Argentina red wine more than just a cheap Malbec
Argentina red wine – If you follow my column on a regular basis, you will notice that lately I have been drinking quite a bit of Argentinian wines. In the past, I did never pay too much attention to the wines of that beautiful country. In my mind, Argentina red wine was synonym with plonk and cheap Malbec. The kind of wine you would wash down when you did not have any money or after a good bottle to quench the wine thirst. But this is not at all the image of Argentina red wine industry today. Malbec is being revisited and there is continuing experimentation with other grapes such as Cabernet Sauvignon and Bonarda.
Malbec brought riches to the Argentinians. The hype has been so much that in Cahors, the French appellation that relies on the grape, some wine estates have defied French customs by putting its name on labels and branding their wine as “the French Malbec.”
Well, time to smell your wine glass again: Argentina has much more to offer than just Malbec. Picture fresh, elegant cabernet sauvignon, plummy and earthy Syrah with juicy Bonarda. The cherry of the cake is Argentina’s pinot noir, that invoke some delicious examples that prove that pinot does not have to be expensive to be good.
These other varieties grow side by side Malbec in Mendoza, Argentina’s premier wine region in the Andes foothills, and growers keep looking to higher altitudes to plant new vineyards. More altitude means brighter sun but colder temperatures, helping grapes ripen fully while keeping acidity and avoiding high sugar levels that result in over jammy wines. This is what Jose Alberto Zuccardi, sales director of Zuccardi wines discussed with me in his latest visit to Montreal.
Alberto also discussed with me the promise of cabernet sauvignon in Mendoza.In the clay soils of Lujan de Cuyo, it is rich and dense, with a predominance of black fruits. As the altitude gets higher into Tupungato (west in the mountain directions) or south in the southern part of the Uco Valley, it is colder and the cabernet has more mint, acidity and a density approaching Bordeaux Style.
Beyond Altitude, the latest focus of attention of Argentine wine industry is to map the territories of Lujan de Cujo and Uco Valley. Most vineyards range from 2,000-3,500 feet above sea level and the oscillation in temperature creates fine aromas and good acidity. Soils here are quite varied depending on how close vineyards are to the mountains or Mendoza River, and tend to form alluvial layers of loam, rock, and gravel. Besides Malbec, there are also good examples of Cabernet Sauvignon and Syrah.
Located fifty miles south of Mendoza and stretching for another 50 miles, Uco Valley is another “oasis” that is both an irrigated agricultural corridor for fruits and vines in the shadow of the Andes. Here, the altitude increases considerably from 3,000-5,000 feet with very poor stony soils, which gives winemakers the opportunity of seeking cooler temperatures and longer ripening periods. Within this valley, considered one of the premier in Argentina, you’ll hear names of the villages dotting the landscape as the local appellations like La Consult, Vista Flores, Tupungato, Tunuyán, Altamira, Gualtallary, and San Carlos.
This new buzz in the Argentinian wine industry has permitted increased collaboration between domestic winemakers and even International ones. In the words of Alberto Zuccardi, never this phenomena has been seen in the Argentine wine industry. I guess this is in an illustration on how wine can unify people.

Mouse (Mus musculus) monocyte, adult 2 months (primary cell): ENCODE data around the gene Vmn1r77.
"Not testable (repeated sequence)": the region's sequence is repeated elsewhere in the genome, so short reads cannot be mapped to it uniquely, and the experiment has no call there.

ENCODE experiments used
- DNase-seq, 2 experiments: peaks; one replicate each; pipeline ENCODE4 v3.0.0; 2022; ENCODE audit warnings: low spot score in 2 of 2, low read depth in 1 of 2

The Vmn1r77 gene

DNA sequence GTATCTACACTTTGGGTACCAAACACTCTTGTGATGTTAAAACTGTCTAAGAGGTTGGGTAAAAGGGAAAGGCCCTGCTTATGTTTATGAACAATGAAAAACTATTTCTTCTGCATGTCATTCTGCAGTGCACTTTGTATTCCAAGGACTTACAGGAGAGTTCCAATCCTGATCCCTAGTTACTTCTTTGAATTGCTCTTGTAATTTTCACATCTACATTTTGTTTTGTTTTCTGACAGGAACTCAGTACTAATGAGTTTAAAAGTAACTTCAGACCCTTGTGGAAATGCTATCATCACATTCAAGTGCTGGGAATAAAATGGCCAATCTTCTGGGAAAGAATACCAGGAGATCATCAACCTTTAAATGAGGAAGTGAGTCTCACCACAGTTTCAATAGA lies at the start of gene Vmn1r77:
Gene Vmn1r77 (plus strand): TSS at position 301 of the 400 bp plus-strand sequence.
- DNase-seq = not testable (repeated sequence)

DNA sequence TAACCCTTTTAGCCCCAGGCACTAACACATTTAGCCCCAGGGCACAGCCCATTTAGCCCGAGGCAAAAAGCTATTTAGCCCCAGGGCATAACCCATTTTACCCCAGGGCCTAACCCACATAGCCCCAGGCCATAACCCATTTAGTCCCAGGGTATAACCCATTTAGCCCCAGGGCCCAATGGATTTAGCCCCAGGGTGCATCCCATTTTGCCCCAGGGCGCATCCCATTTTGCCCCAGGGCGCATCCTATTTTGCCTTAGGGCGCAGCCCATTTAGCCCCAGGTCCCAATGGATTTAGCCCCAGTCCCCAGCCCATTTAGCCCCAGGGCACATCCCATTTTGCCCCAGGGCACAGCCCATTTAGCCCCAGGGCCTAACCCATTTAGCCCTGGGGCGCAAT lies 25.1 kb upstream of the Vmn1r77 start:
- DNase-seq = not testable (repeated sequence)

For this week, I got a great selection of Argentinian reds. As the weather gets warmer, it is time again to take out the BBQ and enjoy some great cuts of beef!
Terroir driven wines from Argentina:
Vida Organica Cabernet-Sauvignon 2015
SAQ # 10985827 $15.75
Very aromatic. Deep blackcurrant fruit undertones with red plums and liquorice. In the palate, earthy with polished tannins with round tannins. Nice peppermint flavours with an harmonious finale. Chicken brochettes anybody?
Manos Negras Stone Soil Malbec Valle de Uco 2012
SAQ # 13009258 $19.70
This Malbec displays ripe raspberry aromas with roasted herb, oak and lactic undertones. On the palate it has a sexy chunky and pulpy structure, giving it a creamy mouthfeel. Flavours of plum ,cardamom and vanilla finish come to mind. Have it with a Kafka hamburger steak.
Zuccardi ‘Q’ Malbec 2014
SAQ # 11218460 $ 22.00
The 2013 vintage had a terrific nose bringing to mind smoke, eucalyptus and blueberry compote. On the mouth, it was structured yet very fluid. Complex flavours bringing to mind mineral flavours such as wet stone with floral undertones. Fleshy tannins with a roasted hazelnut aftertaste. A good grilled flank steak with french fries will be amazing with this wine.
Zuccardi ‘Q’ Cabernet Sauvignon 2013
Private Import QC ( $25.35. Case of 6. elixirs.ca)
Textbook cabernet nose bringing to mind green bell pepper notes, toasty oak, crushed black peppercorns and cassis. On the palate, this cabernet shows an excellent balance between power and finesse. Flavours bringing to mind blackcurrant flavours. Polished tannins and a racy finale. A glass of this wine would be perfect with a rib eye steak with creamy mashed potatoes and grilled red peppers
Ataliva Malbec 2016
Private Import – Peter Vasilev wine selections. $19.25
Case of 12. email@example.com
An entry level wine from renown Bodega Benegas, Ataliva is made with 100% Malbec grapes sourced from the Upper bank of the Mendoza River and from Tupungato’s Uco Valley. The wine is aged in French oak barrels (2nd and 3rd use) for about 6 months. At 14.5% Ataliva is a big boy with enough structure and balance. Decadent ripe fruit and subtle earthy elements give a very savoury profile to this. Enjoy with BBQ chicken.